New Research from SRI International Offers Insights into Blended Learning Models | SRI International

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New Research from SRI International Offers Insights into Blended Learning Models

MENLO PARK, Calif.June 3, 2014 – Blended learning models— the combination of teacher-led and online instruction—may improve education by enhancing personalized learning in schools and freeing teachers to focus on helping all students develop higher-level learning skills. However, successful implementation of these models requires adequate infrastructure, reliable technology, quality software content, and changes in classroom management practices, according to new research by SRI International.

teacher talks with students using computers“The explosion of digital content and resources available for teachers and schools is driving changes in practice, and there’s no question that more online resources are going to be used in K-12 classrooms,” said Robert Murphy, Ph.D., director of evaluation research for the Center for Technology in Learning, SRI Education. “But our findings make clear there are foundational issues to be addressed for blended learning to be successful in improving teaching and learning.”

With funding from the Michael & Susan Dell Foundation, SRI Education researchers studied blended learning models during the 2011-2012 school year in five charter management organizations and 12 schools in California and Louisiana. The Blended Learning Report details findings in four key areas:

  • Elements of software design: The capability for teachers to assign individual modules of online instruction was essential for integration with classroom curriculum. The quality of software programs available varied by subject, and several factors limited teachers’ use of data from online systems to make informed instructional decisions.
  • Perceived benefits to teaching and learning: Blended learning models enabled personalized learning through self-paced programs, adaptive online instructional content, and facilitation of small-group instruction for students with the greatest academic needs.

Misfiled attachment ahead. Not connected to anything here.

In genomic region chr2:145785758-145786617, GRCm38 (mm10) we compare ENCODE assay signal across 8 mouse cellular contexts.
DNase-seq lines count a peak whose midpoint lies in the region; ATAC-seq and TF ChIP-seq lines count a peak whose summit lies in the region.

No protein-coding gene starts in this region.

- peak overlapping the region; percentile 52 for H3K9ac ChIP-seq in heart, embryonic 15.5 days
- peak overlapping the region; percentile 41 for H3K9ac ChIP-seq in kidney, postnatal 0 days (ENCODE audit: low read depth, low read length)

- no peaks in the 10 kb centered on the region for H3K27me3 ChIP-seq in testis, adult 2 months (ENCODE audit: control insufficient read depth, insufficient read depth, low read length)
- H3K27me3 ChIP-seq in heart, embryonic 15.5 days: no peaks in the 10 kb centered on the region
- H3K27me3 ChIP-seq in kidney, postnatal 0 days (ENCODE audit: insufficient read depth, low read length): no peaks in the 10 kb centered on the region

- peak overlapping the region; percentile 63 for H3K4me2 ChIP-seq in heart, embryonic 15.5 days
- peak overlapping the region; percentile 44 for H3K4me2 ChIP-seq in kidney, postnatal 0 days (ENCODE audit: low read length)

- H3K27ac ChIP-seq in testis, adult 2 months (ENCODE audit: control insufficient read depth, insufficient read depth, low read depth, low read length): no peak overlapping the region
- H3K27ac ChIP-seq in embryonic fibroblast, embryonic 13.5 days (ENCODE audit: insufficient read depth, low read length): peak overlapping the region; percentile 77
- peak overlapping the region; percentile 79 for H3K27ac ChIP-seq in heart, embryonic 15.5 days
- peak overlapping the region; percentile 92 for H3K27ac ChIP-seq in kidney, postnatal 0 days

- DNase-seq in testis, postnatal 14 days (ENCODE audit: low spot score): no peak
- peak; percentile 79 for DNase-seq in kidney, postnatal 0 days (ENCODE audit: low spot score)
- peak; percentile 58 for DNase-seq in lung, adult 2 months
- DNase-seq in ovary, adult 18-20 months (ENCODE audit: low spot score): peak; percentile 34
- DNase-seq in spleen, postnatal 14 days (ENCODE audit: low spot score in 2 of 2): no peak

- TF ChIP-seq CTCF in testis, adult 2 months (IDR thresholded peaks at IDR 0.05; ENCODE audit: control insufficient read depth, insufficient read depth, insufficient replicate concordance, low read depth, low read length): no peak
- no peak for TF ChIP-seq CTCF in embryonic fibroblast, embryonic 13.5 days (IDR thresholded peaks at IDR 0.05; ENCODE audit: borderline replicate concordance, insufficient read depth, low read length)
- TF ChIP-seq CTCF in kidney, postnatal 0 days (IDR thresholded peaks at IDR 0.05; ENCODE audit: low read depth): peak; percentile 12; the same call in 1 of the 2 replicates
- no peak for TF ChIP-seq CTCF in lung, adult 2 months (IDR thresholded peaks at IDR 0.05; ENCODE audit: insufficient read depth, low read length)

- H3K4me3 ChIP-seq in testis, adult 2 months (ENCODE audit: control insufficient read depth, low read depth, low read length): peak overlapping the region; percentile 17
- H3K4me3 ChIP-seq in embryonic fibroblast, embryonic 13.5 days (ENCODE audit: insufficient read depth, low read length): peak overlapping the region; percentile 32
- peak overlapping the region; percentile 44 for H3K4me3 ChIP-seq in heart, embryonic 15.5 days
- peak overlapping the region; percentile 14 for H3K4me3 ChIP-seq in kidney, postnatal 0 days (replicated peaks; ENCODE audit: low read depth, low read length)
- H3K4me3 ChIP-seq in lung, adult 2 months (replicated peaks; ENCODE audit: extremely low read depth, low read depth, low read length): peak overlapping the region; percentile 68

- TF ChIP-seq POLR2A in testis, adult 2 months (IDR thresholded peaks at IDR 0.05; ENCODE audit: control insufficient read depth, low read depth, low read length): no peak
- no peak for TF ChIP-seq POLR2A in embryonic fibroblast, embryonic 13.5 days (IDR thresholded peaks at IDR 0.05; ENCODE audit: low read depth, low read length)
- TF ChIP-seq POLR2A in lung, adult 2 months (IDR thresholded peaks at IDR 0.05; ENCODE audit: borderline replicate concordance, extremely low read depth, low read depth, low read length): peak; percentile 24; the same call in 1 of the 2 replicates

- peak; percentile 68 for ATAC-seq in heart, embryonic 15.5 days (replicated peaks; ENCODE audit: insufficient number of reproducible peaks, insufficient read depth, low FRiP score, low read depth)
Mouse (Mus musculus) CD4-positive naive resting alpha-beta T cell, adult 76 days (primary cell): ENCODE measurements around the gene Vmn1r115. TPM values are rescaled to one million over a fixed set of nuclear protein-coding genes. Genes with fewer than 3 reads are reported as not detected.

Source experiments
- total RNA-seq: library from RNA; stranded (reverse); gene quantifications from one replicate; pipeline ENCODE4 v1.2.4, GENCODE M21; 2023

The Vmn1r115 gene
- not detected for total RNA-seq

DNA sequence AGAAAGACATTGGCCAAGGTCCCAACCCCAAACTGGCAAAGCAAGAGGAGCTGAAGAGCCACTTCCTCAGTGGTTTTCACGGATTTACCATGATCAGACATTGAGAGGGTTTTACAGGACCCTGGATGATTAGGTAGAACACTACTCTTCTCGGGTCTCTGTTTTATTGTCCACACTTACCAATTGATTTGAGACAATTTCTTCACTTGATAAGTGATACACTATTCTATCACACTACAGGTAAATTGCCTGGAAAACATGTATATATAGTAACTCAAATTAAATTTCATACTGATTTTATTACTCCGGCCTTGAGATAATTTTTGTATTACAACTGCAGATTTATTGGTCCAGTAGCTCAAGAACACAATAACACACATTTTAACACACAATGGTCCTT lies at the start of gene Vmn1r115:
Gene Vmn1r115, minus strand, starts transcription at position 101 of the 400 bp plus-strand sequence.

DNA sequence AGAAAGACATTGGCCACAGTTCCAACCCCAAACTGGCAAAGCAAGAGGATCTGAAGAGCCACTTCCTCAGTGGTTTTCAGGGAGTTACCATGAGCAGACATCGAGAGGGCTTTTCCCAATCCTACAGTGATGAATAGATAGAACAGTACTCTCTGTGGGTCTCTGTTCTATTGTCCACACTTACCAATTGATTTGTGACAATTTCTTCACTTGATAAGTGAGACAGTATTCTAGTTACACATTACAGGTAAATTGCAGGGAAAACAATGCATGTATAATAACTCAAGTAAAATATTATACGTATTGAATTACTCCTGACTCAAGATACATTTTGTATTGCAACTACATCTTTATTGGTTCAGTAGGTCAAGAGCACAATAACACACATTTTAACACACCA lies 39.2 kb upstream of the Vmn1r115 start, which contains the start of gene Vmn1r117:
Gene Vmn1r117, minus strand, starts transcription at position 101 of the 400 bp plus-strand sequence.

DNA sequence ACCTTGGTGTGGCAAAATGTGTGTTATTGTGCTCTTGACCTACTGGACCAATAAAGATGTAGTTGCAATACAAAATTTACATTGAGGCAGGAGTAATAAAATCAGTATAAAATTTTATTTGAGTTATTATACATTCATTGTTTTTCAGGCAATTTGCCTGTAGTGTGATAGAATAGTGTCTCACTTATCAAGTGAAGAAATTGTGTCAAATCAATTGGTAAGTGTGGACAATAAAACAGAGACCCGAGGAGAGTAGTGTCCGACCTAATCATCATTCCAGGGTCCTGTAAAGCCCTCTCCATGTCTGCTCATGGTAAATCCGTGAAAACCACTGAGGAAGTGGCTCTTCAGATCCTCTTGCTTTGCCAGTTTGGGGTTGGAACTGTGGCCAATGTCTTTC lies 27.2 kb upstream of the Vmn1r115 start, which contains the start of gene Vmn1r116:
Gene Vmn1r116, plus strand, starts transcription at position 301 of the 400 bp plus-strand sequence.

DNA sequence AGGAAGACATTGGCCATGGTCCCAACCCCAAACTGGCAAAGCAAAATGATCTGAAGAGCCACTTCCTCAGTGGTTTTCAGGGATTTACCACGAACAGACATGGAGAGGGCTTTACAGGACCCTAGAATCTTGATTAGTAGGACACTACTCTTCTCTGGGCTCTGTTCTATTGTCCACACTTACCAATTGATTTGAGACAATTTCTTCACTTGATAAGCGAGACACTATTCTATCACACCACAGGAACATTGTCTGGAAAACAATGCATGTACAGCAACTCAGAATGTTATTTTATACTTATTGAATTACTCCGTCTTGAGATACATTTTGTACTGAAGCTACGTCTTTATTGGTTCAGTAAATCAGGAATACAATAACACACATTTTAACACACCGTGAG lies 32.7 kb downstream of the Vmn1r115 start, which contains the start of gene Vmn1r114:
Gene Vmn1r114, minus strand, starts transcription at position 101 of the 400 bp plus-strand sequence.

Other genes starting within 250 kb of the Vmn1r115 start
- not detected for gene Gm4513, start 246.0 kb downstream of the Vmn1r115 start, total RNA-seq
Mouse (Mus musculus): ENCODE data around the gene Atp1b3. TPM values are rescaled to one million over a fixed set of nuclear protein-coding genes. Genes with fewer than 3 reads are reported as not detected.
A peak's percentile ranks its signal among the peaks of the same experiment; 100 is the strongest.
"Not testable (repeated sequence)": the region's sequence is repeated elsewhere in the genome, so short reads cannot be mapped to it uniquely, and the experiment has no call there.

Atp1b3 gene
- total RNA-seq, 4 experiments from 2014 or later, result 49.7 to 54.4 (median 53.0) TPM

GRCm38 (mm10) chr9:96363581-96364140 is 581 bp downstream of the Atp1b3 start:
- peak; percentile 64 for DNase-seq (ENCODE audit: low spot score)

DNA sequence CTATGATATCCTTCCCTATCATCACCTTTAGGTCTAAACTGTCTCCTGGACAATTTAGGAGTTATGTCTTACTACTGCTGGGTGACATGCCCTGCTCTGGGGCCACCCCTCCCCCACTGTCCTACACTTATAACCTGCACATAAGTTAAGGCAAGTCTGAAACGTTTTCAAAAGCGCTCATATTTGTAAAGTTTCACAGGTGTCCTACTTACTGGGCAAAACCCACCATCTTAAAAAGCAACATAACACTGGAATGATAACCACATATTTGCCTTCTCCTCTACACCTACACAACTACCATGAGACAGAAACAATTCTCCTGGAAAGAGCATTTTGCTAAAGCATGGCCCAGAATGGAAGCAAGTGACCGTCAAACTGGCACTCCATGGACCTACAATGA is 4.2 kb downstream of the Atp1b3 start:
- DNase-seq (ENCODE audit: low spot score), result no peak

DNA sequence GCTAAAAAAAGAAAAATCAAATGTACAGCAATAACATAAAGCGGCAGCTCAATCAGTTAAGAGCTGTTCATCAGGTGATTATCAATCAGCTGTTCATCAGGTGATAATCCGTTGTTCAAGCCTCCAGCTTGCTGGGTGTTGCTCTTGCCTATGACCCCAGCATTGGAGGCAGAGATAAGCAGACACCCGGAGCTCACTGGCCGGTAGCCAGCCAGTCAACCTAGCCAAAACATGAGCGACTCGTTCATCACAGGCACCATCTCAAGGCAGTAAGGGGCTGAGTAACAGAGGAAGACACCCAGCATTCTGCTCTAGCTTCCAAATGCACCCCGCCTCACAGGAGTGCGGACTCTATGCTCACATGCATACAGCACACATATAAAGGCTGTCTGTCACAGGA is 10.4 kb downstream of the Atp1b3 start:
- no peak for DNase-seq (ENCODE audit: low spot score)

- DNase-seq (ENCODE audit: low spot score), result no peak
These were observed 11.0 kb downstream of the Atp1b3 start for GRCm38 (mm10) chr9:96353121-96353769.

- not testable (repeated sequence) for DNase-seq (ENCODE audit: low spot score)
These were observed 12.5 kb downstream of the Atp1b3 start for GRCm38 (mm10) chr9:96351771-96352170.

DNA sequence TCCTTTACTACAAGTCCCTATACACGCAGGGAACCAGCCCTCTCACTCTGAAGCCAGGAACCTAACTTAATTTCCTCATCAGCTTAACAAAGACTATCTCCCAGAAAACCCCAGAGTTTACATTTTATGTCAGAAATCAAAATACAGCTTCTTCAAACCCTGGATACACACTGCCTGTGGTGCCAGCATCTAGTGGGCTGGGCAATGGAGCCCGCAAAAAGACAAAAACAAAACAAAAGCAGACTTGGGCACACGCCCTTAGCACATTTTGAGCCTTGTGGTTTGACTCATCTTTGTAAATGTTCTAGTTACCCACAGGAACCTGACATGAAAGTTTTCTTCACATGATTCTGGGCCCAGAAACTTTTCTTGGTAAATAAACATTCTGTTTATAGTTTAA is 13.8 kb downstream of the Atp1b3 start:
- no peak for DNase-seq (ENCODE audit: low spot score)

• Student productivity: Strong classroom management practices and single sign-on portals were critical for ensuring student productivity with online programs, particularly with younger children.
  • Infrastructure and technology: Unreliable Internet connectivity, inadequate bandwidth, and technical problems with software programs impacted the use of blended learning to some extent in all schools participating in the research.

The report also outlines implications for practice and recommendations for future research. As schools gain more experience and continue to evolve their blended learning models, several best practices are emerging for educators to consider when implementing blended models of instruction:

  • Self-directed learning habits, such as setting weekly goals, must be established and are crucial for students to fully benefit from blended learning.
  • For the most productive use of instructional time in blended learning rotational models, routines must be established to help students efficiently transition between instructor-led and online learning.
  • Online learning coordinators are critical to district- and school-wide adoptions of blended learning to free administrators and teachers from the logistical burdens of implementation.
  • Administrators and teachers need to be prepared to respond to technology glitches by enlisting onsite IT support and having alternative instructional plans ready when online access is unavailable.

“The implementation of blended learning models is still in its infancy. While there has been limited comprehensive research up to this point, we have learned that there is not a single blended learning solution that works for all schools,” said Murphy. “It’s a time of experimentation and development, and we’re just beginning to understand which program design elements and student supports are needed in blended learning models to help all students succeed. Blended learning is not a one-size-fits-all solution.”